"About this thing we call music, I feel the listener is exactly, completely and totally as important to the art form we call MUSIC as the music maker, no more no less.
Also, I would like to think that my music should be listened to because it is irresistible not because of some sort of compulsion.”
A Massachusetts native, Roger Salloom started his life and career in Worcester where he first studied banjo at 13 years old. He was influenced then by Pete Seeger, Bob Dylan, Geoff Muldaur, Woody Guthrie, Lonnie Johnson, Jelly Roll Morton, Sonny Boy Williamson, Jimmy Reed, and the singing brakeman, Jimmy Rodgers, Van Morrison, Ray Charles, Hank Williams, and the Kingston Trio.
At 19 he was opening for Jose Feliciano. In 1975, he immortalized the town in what the New York Times called, "his own version of Springsteen's 'Born to Run,' called 'Gotta Get Out of Worcester.' "
Roger went to Indiana University in Bloomington in 1966. He chose his major by walking around the campus trying to feel the "vibes" of the various buildings. There and in San Francisco he found his poetic self and started to truly take his song writing seriously.
He migrated his Bloomington band to San Francisco in 1967 playing the Avalon, Fillmore and Carousel Ballrooms with Salloom, Sinclair and Mother Bear. During that time he played with Santana, Van Morrison, BB King, Procol Harum and many other greats.
In 1968, he signed his first recording deal with Chess Records' subsidiary, Cadet Concept. Salloom, Sinclair and Mother Bear received rave reviews and was #1 on the charts of the top FM rock stations in Philadelphia, Cleveland, Boston. It has since become collectible 30 years later. Before long Marshall Chess, Roger¹s champion at the label, went off to be the president of the Rolling Stones' new record label.
The band broke up, but not before Roger Salloom and Robin Sinclair recorded again with Chess in Nashville in 1971 using the Grammy nominated group Area Code 615.
Intrigued with Nashville, Roger spent several years with artists including Guy Clark, Rodney Crowell and Richard Dobbins all of whom were a support team for each other all the time honing their writing skills.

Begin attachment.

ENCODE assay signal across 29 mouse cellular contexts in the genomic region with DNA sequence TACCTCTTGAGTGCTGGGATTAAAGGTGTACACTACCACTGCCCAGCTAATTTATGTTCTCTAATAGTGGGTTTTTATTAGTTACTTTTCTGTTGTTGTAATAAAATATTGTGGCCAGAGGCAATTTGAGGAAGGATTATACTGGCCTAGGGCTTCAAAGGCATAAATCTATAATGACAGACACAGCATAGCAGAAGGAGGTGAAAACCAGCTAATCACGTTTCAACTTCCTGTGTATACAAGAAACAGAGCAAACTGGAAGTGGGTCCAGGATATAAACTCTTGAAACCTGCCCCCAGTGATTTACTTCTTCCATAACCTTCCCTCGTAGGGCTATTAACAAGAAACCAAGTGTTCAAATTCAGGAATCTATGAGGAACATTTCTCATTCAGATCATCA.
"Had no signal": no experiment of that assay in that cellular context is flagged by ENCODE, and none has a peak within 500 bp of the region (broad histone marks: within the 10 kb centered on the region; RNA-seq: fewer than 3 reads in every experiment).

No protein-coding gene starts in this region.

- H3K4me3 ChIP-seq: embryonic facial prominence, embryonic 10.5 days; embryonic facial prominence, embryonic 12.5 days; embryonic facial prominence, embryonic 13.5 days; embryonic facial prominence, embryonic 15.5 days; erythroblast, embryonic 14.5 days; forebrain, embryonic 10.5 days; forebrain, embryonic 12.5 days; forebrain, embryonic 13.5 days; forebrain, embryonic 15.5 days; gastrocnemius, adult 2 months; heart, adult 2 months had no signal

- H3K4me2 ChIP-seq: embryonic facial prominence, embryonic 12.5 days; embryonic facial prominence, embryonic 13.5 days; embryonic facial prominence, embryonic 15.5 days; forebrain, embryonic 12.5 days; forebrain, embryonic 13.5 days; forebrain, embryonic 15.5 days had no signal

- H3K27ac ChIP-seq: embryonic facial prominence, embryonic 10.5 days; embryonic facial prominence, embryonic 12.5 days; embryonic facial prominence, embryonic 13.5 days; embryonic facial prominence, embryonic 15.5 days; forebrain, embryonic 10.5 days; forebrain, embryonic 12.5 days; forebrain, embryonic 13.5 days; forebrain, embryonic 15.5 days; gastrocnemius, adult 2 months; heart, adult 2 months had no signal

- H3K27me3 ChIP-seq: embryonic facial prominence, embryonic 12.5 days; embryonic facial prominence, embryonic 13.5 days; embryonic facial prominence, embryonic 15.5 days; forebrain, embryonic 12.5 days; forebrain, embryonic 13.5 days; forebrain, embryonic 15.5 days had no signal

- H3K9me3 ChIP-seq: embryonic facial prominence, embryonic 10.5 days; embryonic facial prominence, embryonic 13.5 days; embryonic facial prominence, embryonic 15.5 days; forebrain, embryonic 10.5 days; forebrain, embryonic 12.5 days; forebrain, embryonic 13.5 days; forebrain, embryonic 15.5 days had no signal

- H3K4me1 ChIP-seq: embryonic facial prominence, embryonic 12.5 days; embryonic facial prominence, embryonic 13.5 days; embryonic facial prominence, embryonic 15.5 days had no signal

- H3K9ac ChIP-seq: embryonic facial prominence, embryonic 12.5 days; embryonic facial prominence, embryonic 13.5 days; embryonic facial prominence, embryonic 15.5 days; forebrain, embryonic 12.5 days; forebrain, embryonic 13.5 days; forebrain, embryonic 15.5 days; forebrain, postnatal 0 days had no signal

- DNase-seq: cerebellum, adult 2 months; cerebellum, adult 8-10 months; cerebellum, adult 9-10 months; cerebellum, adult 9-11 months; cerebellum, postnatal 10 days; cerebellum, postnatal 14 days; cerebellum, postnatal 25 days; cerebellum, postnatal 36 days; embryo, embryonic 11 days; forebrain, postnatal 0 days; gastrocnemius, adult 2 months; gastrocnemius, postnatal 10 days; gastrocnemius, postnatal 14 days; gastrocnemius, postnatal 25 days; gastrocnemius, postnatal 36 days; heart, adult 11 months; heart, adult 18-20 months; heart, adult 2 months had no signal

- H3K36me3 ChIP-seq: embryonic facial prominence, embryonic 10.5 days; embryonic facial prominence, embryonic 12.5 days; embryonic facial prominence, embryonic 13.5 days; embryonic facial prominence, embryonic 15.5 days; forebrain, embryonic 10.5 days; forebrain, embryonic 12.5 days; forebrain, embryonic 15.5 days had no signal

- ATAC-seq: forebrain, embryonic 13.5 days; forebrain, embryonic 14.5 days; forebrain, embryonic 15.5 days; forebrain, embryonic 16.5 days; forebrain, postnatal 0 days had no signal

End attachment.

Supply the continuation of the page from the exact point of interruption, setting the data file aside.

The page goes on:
Roger returned to San Francisco where he was sponsored as a songwriter by the former manager of Creedence Clearwater Revival, Jake Rohrer, and CCR's former bass player, Stu Cook.
Roger left California and settled into Northampton, Massachusetts in 1980 to raise his children as a single father. In 1983 he released a recording on the local label, Yellow Plum Records, a recording which became a Billboard Top Album Pick and garnered heavy airplay on some of the most influential stations in the northeast, the exclusive area of its release. It was chosen as Charles Laquidara's Big Mattress Song of the Week on Boston's radio giant WBCN.
He continued to play with greats including The Band (6 times), John Prine (2 times), Jerry Jeff Walker, Rick Danko, The Bodeans, Joan Armatrading, Leon Russell, Jonathan Edwards and many others.
Presently every year Roger performs at the Pines Theater in Northampton. It is the largest outdoor free concert of the year in Western Mass. Thousands of residents of the area have grown up listening to Roger's music. This concert is celebrating its 20th year.
He has performed with Van Morrison, Santana, Cheech and Chong, Doc Watson, NRBQ, Maria Muldaur, Jonathan Edwards, Paul Butterfield and many others.
Roger is still playing, writing and singing better than ever. "It baffles me that I am still getting better!"
In his spare time, Roger and his son, Salem also co-created the nationally syndicated newspaper piece, "Leold" and it was chosen for an animated television show to be executively produced by Mike Scully, executive producer of 'The Simpsons.'
Chris Sautter, winner at the New York International Independent Film Festival for best political documentary, has completed a film about Roger titled, "So Glad I Made It, The Saga of Roger Salloom, America's Best Unknown Songwriter."
Roger has also had songs featured in the films "Love Delivered" and "Rutland USA."
"One thing I know is that I am a decent songwriter and my songs can be good for some people. I also know that hardly anyone knows about me. But that does not stop me from being a decent songwriter."
"I have been my own worst enemy for years. At times, I have tried to ignore my music because it brought me pain and exposure, and I thought it was hopeless anyway. But deep in my thoughts I always had the fantasy that I would do one more tour. But first I realized I had to go back to that gorilla in the middle of my living room and have a face-to-face friendly talk...maybe not so friendly."
"I record because I love hearing the playbacks when the band has created something exhilarating. And I love the song and myself when I have written a good song. Sometimes I need to love myself, you know."
"Why do I do it? Well, partly because I am able to do it. And it makes me come alive. I guess, in general, I also love truth and beauty."
"My wife was a catalyst for me. Without her I would likely have not done anything. It's the same old story......talented guy gets lost and someone saves him, but will music lovers be grateful?"
"Some people call my music Americana, while others try to find a label for it and can't. They find it strange that my music is somewhat uncategorizable. What's so strange about that? The real music listeners simply like good music, they are not in love with a category."
"Anyway, I will maybe make something of myself and maybe not. But for those of you not in the music business, this might sound as if it is unfair... if I am good why won't it get noticed. Well, that is not always the way it goes."